Bioactive properties of red sorghum bio-colorants and their derivatives
Several sorghum (Sorghum bicolor) varieties are cultivated for the red dye present in the leaf sheaths. In Benin, this dye is used particularly for food preservation (namely local cheese) and for food colouring (e.g. of porridge). Fulani cheese, locally known as Warangashi, is a popular, protein-rich food product made from the milk of cows and goats in Benin and neighboring countries (Aïssi, et al., 2009). Kayodé et al. (2012) reported that bio-colorants extracted from the leaf sheaths of sorghum (Sorghum bicolor) are generally used to give Warangashi a red color (http://www.youtube.com/watch?v=xgDLKiC5Eho). The red pigment from the dye sorghum is said to have antimicrobial and antifungal properties (Balole & Legwaila, 2005). The high amount of benzoic acid found in sorghum leaf sheaths (801.4 μg/g) (Kayodé et al., 2011) is likely to play an important role in the antimicrobial activity of the extracts. Little is known about their bio-functionality and their impact on the sensory quality of the foods dyed ( Warangashi and porridge) with them.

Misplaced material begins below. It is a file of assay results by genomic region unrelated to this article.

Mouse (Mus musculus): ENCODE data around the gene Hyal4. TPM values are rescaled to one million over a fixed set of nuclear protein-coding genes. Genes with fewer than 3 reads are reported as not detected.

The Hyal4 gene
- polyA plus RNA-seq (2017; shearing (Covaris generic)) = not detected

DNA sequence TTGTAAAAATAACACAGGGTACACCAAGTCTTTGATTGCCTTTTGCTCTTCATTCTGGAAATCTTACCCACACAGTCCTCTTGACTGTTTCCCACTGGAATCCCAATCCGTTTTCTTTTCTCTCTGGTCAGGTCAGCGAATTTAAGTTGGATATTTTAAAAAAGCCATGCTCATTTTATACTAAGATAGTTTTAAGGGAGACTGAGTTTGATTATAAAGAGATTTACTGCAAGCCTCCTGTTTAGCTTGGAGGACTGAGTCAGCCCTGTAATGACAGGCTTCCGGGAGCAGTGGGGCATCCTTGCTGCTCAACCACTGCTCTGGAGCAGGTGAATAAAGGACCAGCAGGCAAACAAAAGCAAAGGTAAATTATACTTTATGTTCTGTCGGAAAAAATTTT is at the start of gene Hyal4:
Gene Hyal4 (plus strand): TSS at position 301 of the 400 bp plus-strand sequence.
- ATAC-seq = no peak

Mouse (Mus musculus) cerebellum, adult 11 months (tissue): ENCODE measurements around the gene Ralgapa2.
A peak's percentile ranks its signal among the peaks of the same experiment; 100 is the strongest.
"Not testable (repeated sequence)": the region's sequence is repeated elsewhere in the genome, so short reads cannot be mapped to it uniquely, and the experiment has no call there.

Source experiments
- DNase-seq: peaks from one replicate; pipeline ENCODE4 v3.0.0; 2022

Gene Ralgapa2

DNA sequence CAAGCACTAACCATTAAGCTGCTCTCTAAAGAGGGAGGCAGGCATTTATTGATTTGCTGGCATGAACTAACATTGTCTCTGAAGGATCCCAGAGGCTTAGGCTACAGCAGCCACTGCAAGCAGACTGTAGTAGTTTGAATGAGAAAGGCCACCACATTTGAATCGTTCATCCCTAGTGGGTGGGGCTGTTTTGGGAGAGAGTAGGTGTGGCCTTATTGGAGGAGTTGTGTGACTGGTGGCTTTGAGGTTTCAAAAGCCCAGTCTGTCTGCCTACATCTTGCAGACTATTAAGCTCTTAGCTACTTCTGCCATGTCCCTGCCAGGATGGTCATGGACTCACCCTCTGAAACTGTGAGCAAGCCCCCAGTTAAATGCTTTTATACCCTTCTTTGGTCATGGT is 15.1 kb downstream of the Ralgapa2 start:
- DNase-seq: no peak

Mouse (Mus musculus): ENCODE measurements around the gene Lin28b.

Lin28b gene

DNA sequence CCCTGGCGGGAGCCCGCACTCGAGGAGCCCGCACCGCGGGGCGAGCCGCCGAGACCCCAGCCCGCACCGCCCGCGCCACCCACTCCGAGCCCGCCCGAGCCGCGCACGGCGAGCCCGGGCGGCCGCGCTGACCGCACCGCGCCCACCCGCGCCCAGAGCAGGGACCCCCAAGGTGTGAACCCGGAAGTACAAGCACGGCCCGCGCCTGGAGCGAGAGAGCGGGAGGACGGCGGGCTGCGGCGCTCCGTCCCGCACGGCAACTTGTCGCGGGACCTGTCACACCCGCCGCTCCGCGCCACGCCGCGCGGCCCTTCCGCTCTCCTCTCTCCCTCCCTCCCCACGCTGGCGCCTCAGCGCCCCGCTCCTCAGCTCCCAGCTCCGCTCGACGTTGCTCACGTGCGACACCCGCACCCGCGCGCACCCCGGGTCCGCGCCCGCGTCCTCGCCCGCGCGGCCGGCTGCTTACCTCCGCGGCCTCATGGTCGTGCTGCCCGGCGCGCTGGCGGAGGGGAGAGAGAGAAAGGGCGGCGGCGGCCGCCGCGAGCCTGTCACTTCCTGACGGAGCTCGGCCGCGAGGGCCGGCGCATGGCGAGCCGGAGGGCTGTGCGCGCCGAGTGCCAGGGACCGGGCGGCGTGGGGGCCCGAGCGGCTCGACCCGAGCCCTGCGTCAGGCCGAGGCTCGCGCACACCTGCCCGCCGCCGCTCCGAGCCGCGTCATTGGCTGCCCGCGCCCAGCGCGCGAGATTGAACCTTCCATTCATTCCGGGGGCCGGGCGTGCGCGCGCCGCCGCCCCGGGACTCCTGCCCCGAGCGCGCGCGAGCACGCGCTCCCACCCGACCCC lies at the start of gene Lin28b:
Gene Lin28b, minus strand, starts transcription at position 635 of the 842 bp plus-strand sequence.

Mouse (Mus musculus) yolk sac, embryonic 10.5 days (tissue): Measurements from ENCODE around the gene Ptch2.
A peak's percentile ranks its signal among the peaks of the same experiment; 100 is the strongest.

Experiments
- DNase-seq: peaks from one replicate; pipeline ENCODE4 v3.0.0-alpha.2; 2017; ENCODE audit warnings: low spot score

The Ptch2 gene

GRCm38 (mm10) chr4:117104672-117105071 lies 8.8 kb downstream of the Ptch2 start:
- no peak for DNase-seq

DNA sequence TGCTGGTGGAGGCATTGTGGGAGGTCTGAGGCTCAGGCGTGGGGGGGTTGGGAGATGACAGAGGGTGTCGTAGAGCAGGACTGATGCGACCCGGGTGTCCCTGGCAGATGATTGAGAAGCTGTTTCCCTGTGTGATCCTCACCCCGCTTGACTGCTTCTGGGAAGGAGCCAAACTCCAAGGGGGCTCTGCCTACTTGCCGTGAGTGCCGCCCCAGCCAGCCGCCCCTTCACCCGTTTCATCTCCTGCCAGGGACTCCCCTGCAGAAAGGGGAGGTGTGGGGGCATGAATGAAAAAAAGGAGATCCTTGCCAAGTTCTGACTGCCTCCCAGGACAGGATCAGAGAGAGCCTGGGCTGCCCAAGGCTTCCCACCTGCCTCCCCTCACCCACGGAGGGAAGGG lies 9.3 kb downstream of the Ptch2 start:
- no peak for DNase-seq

This project aims (a) to assess the food uses of sorghum bio-colorants in Benin, (b) to study the preservative effects of sorghum bio-colorants on Warangashi and (c) to study the accessibility of nutrients (proteins and minerals) in dyed foods (namely porridge).
During a survey, we will identify (a) the way in which the sorghum dyes are prepared and applied to colour foods, (b) the perception that users have about the preservative effect of the sorghum dye on Warangashi and (c) the sensory characteristics of dyed foods that consumers distinguish and appreciate.
The antimicrobial properties of sorghum bio-colorants against spoilers and pathogens found in Warangashi will be assessed with disc diffusion method (Murray et al., 1995) and Microwell Dilution Assay (Güllüce et al. 2003). The effect of the sorghum bio-colorants on the microbial flora of Warangashi in relation to (a) the extraction method (sheath grades and extraction aids), (b) the bio-colorant concentration in the dyeing liquid and (c) the size of cheese will be measured and used to describe the reaction kinetics (van Boekel, 2009).
The accessibility of proteins and minerals (iron and zinc) of dyed porridge will be evaluated using respectively the couple pancreatin and pepsin (Akeson et al., 1964) and the in vitro digestion method (Kiers et al., 2000).
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